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Environmental Risk Assessment Prevents Negative Liability
Not conducting a proper environmental risk assessment could lead to liability under the Comprehensive Environmental Response Compensation Liability Act (CERCLA) and other environmental laws.
What are the potential negative effects of not conducting a thorough environmental risk assessment?
 

John Ingram, Vice President, ESIS, ACE
The purpose of conducting environmental due diligence prior to acquiring any property is to determine whether the property presents a liability risk. A thorough environmental investigation is particularly necessary if there is evidence that the property has ever been used for industrial purposes, or if there is any reason to think that contamination exists. Additionally, new landowners may be held liable under a variety of environmental laws. Liability under the Comprehensive Environmental Response Compensation Liability Act (CERCLA) is described as both strict joint and several, and it can be imposed on a current owner or operator of a facility or property, regardless of whether they played any role in causing the contamination. The remediation liability and associated defense and administrative costs can be considerable, resulting in decreased market value of the asset, as well as costs associated with investigation and cleanup.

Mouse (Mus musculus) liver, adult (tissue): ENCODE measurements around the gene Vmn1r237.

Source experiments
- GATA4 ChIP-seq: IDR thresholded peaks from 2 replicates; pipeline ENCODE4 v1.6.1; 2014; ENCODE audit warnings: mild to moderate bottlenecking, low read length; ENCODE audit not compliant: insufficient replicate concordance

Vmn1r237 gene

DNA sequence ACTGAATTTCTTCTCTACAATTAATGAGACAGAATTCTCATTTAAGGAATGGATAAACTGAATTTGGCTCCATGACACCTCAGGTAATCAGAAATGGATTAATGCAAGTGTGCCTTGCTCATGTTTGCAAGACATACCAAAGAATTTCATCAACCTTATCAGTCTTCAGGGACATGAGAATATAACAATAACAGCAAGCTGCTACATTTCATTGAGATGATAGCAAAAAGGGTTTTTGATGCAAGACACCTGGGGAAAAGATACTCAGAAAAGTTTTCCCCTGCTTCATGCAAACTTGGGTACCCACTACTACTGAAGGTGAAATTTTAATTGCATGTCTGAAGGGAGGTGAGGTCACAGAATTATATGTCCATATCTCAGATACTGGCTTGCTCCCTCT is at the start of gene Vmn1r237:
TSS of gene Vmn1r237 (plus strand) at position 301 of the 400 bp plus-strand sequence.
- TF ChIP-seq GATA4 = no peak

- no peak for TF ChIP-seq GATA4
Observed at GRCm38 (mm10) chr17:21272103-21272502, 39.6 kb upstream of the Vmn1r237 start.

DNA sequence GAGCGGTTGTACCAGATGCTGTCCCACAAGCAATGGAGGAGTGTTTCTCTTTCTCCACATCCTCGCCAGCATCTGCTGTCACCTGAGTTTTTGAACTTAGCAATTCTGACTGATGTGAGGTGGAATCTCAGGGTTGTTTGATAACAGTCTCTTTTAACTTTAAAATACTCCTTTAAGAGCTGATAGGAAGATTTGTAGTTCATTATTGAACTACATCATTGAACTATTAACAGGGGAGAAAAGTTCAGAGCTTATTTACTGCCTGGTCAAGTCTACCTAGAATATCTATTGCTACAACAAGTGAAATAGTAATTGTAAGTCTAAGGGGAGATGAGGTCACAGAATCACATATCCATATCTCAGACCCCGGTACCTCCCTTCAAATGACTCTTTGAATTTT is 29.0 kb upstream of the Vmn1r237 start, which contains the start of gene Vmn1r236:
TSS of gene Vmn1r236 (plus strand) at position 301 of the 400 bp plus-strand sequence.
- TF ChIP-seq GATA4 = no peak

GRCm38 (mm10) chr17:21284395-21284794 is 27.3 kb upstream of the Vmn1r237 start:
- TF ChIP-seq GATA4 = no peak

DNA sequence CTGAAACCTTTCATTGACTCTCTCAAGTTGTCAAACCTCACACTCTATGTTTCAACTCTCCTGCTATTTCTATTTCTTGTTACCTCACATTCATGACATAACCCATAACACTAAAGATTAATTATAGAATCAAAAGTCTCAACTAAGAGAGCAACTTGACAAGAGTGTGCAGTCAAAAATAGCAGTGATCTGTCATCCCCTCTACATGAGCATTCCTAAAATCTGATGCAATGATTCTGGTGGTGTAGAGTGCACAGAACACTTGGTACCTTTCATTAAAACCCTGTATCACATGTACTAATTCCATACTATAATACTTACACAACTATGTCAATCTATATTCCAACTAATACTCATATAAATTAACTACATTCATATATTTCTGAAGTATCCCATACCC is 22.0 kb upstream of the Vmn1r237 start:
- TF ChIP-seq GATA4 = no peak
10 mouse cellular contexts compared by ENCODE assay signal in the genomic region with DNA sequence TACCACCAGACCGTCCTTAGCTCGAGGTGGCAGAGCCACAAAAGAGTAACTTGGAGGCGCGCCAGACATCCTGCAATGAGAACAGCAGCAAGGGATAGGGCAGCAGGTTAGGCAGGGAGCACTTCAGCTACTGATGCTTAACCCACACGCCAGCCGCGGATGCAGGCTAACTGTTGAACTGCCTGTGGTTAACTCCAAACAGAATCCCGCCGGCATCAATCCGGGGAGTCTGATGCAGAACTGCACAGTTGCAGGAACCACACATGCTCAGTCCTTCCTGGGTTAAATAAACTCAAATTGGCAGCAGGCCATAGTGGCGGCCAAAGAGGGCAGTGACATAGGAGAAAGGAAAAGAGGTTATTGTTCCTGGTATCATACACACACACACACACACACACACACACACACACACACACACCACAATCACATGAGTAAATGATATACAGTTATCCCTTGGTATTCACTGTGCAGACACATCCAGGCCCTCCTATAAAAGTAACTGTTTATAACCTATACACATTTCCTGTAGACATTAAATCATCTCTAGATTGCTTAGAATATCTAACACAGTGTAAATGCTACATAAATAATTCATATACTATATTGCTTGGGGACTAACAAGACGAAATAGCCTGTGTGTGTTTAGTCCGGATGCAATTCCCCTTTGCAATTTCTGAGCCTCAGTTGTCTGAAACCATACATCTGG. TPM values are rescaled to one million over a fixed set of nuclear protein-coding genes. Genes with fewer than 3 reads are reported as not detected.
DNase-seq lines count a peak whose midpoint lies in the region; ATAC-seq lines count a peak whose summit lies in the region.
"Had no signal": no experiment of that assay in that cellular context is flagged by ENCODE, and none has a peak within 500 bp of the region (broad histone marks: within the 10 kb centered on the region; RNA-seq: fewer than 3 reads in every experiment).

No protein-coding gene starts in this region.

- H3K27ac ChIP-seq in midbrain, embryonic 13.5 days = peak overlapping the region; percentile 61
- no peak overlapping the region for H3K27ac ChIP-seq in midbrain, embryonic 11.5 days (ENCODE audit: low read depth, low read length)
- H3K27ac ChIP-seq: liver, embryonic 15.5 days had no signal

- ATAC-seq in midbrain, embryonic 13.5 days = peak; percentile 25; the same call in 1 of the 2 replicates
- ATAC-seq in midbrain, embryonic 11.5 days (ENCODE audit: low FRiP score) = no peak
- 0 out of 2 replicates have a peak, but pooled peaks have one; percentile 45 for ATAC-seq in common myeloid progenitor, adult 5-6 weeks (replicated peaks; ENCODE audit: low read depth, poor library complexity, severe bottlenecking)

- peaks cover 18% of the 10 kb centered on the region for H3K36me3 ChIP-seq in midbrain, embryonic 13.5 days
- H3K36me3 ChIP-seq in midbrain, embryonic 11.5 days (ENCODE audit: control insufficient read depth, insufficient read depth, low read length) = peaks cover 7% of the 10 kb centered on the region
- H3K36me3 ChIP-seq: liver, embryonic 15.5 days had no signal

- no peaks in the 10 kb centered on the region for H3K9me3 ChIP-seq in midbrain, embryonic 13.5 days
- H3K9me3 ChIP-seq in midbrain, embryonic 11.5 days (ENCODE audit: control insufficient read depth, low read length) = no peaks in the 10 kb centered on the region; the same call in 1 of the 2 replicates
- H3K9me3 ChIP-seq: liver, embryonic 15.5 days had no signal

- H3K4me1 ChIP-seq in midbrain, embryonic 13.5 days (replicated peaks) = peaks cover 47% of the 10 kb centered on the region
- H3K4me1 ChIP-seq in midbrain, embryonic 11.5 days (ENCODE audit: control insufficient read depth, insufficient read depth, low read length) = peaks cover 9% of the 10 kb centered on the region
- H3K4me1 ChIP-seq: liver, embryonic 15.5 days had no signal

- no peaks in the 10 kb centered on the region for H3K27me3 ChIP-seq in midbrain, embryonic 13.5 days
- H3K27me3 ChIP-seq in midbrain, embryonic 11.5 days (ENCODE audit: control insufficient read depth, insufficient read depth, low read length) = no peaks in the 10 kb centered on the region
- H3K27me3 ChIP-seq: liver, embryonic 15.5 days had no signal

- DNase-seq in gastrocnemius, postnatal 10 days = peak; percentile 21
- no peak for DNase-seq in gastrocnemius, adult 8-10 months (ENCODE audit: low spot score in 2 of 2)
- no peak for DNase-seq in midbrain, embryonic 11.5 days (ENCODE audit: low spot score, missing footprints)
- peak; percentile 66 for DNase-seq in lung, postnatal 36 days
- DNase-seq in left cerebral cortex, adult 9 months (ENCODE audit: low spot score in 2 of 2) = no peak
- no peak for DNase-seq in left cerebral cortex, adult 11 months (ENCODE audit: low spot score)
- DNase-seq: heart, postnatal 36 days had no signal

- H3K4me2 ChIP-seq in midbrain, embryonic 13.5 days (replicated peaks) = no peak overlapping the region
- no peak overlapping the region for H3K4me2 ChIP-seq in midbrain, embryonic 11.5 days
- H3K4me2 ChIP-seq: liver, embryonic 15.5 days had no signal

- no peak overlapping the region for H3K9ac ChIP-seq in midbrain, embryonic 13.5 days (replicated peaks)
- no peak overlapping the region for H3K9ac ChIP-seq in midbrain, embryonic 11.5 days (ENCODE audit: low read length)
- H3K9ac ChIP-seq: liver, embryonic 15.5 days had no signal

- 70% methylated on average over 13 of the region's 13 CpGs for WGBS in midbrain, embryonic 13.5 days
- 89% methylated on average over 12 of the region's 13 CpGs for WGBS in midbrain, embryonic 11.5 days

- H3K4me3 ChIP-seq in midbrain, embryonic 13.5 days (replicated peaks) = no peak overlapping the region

Additional liability may arise as a result of natural resources damages, such as contamination of a water source, from property liens, or environmental liens that assume higher priority than other security interests. Land use restrictions or other deed restrictions may also affect a property. By conducting a thorough environmental due diligence investigation in accordance with the American Society of Testing Materials (ASTM) Standard, complying with the U.S. EPA All Appropriate Inquiries Standard (AAI) prior to acquisition, the new owner may be able to avoid exposure to liability in the first place and/or may be in a stronger position to negotiate an indemnification or purchase price adjustment.
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